Himalayan Yak is Yakky!!!
- junglekitte Mar 15, 2007 07:53 AM
I was recommended to this restaurant from a woman I know who has been to Nepal several times. She said the food was as good, if not BETTER, than in Nepal. So I was excited to go and try out this cuisine I had never tasted before. My friends also saw a woman reviewing this restaurant on TV last week.....so much hype! What for?
We ordered gundruk (which is a Nepali mixed dry vegetables of some sort of fermented green with various unknown things mixed inside). It seemed good the first few bites ...an interesting mix of soft and crunchy ...but after a few bites it gave me the strangest feeling so I stopped eating it. It was just fowl.
Goat Dalbhat. A goat curry type thing served with rice, black eyed peas, and a sauteed green. All decent but forgettable.
From the Tibetan side of the menu we had a sauteed beef with vegetables and Himalayan bread. The beef was tough and just average in flavoring and spices. The bread was flavorless and not worth the carbs. lol
And finally another dish of chunks of lamb (mostly lamb fat) with sauteed onions and garlic. Toughest chunks of lamb I've ever tasted.
We also shared a mango lassi which was not flavorful at all.
Everything was just....blah....leaning on the side of yakky! (yuckie) hehe
I walked out feeling disappointed and with a stomach ache on top of it.
Needless to say I will not return and would not recommend it to anyone else.
Himalayan Yak Restaurant (72-20 Roosevelt Ave, Jackson Heights)
i live nearby and have never tried it. i'm curious, but whenever i read the menu descriptions, they sound so boring and unappealing to my palate. very beef and wheat based, which isn't so much my thing.
it may be a good example of the cuisine and it's just not to your palate either, or they may have had a bad night, or a combination.
good for you for trying it anyway.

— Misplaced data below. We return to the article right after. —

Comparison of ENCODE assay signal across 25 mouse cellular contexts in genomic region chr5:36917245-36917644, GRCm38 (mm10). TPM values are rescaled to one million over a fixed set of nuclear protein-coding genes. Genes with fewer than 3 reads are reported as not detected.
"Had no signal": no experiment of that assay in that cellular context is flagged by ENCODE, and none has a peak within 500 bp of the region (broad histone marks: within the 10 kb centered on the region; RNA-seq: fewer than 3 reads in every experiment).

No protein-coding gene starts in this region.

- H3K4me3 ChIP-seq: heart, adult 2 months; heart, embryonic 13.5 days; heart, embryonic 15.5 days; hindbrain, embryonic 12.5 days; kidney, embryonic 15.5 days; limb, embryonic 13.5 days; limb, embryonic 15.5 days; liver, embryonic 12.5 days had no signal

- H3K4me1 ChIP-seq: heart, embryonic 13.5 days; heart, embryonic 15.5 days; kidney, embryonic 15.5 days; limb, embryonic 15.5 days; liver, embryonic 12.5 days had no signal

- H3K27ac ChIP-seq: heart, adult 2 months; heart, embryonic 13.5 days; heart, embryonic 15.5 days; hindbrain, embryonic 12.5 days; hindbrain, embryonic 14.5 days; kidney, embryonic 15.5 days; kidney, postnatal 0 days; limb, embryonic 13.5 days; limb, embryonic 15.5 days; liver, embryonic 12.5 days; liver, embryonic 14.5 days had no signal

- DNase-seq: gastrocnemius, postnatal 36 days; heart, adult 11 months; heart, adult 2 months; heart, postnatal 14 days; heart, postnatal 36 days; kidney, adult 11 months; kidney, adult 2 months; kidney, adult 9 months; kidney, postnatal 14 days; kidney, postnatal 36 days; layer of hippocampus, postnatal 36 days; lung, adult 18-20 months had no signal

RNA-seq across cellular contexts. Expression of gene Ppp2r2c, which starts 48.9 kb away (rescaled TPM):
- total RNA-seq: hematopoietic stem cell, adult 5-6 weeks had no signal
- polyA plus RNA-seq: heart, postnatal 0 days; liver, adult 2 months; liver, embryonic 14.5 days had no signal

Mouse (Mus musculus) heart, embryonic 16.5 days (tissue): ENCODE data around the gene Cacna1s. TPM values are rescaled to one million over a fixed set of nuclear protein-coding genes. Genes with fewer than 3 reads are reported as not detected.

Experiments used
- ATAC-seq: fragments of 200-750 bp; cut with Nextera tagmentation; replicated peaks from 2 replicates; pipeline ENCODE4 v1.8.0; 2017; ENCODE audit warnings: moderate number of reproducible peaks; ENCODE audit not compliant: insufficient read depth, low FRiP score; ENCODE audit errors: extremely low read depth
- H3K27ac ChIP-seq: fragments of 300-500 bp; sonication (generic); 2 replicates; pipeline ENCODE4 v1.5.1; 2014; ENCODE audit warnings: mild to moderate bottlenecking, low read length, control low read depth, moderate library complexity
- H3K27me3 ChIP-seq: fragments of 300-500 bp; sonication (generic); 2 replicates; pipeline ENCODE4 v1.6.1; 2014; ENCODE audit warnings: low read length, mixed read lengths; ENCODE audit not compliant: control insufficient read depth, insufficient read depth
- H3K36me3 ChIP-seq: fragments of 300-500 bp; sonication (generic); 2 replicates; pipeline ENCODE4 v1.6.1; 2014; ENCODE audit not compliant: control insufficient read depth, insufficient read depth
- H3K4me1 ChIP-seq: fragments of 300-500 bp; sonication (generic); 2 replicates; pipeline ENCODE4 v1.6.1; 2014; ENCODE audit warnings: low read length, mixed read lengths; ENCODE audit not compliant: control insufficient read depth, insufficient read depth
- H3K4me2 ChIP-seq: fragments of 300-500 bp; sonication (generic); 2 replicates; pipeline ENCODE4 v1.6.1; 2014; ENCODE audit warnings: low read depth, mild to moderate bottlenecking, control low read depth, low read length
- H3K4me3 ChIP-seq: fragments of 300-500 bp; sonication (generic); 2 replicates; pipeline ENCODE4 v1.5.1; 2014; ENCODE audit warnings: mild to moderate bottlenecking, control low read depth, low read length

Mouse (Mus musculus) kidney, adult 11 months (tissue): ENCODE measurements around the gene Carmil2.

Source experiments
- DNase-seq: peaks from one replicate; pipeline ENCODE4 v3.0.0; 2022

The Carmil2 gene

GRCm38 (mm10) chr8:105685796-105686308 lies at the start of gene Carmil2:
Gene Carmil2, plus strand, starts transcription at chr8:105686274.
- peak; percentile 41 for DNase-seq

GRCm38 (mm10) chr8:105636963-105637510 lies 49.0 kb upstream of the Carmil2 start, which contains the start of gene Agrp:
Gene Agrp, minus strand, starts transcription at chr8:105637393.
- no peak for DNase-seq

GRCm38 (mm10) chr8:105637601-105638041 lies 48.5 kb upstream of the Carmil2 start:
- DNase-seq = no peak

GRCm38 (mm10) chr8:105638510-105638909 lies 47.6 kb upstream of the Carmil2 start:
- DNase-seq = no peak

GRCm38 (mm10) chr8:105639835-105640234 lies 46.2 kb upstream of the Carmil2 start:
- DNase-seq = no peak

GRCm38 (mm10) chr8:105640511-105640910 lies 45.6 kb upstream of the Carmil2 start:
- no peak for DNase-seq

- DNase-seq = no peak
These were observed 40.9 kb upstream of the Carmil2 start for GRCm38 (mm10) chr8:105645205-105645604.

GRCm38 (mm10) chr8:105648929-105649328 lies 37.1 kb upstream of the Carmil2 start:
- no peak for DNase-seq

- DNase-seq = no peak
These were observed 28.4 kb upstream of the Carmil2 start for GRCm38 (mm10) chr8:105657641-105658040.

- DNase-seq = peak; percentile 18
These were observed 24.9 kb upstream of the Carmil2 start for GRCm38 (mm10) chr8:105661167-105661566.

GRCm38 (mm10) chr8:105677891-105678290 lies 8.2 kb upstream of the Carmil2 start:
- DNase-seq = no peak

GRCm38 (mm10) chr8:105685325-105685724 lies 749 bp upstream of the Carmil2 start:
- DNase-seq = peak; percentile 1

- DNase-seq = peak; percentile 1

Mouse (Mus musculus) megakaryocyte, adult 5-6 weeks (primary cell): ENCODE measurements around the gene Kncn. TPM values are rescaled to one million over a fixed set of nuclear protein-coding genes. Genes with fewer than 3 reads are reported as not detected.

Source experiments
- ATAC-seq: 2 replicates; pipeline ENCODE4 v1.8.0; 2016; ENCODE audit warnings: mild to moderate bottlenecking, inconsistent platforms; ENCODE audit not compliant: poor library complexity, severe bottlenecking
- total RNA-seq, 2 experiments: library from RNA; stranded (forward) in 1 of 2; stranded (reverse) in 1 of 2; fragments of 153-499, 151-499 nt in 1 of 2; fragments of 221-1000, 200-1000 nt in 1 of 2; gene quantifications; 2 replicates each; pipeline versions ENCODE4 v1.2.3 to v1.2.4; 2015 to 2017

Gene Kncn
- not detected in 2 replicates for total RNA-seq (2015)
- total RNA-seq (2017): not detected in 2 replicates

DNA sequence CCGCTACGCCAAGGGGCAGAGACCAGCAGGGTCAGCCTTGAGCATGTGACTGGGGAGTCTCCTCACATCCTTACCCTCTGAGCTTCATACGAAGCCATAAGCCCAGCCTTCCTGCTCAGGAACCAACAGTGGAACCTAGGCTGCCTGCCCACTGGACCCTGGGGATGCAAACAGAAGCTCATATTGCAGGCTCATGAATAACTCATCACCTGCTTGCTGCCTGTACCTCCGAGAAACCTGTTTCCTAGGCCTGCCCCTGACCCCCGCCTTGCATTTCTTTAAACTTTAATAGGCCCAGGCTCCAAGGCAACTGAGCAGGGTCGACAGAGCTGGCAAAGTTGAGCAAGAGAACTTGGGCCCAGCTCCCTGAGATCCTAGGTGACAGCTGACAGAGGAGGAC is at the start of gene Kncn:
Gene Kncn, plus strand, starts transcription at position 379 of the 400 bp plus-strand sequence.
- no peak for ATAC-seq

Well, the food I had in Nepal itself, aside from the Tibetan style food, was pretty uninspired too. Most Nepali cusine tends heavily towards various "dal bhat" (rice & lentil) combinations. Particualrly dal bhat takari (rice & lentils with a little lightly spiced and pasty vegetable curry, usually served with some bread and very occasionally preceeded by a little meat), which is served for the overwhelming majority of most people's twice a day meals. Nepal is quite poor and not a lot grows at those elevations, so the emphasis is very much on food that fills you up in smallish amounts, hence a rather grain-heavy diet.
Having said that, I've eaten at the Yak several times and found it to be quite authentic, although things can be indifferently prepared sometimes (as they often are in Nepal). I understand that the place is actually owned by Tibetans who lived in Nepal, as are many of the restaurants in Kathmandu. The dal bhat dishes are generally the best things on their menu. I also like their momos, although better ones are available at the Nepali/Japanese hybrid restaurants down in Sunnyside. The lamb and goat dishes seem to have the right amount of stringy funkiness to remind me of the food I had in Nepal. The gundruk tastes like it should in my experience, kind of like a Nepali kim chee with the same "weird" feeling of active fermentation, although the dish is not a favorite of mine and I've only ordered it once I think. Other things that are on the Tibetan menu I don't like so much. I never order the beef dishes, since real beef would never be served openly in Hindu/Bhuddist Nepal and my guess is that they would cook it a lot more the way buffalo is cooked there (i.e. with the hell cooked out of it). In any event, Woodside, Jackson Heights, and Sunnyside have one of the few concentrations of Nepali - Tibetan population on the east coast, so if you can't get their food authentically prepared here I don't know where you'd get it.
re: Woodside Al
thanks for the interesting reply! its good to know i did indeed try an authentic version of their cuisine. i think the flavors just don't please my particular palate (or stomach) as i had a stomach ache all night and into the next day. their neighbors india and bangladesh offer much more pleasing food for me!
I had yak butter in Tibet years ago. It's rich and creamy and a bit like blue cheese. The thing about the tea: if you think of it as a restorative broth a bit like chicken soup, you'll love it. If you are expecting a sweet sugary tea, like Indian chai with milk, you will loathe it.
The original comment has been removed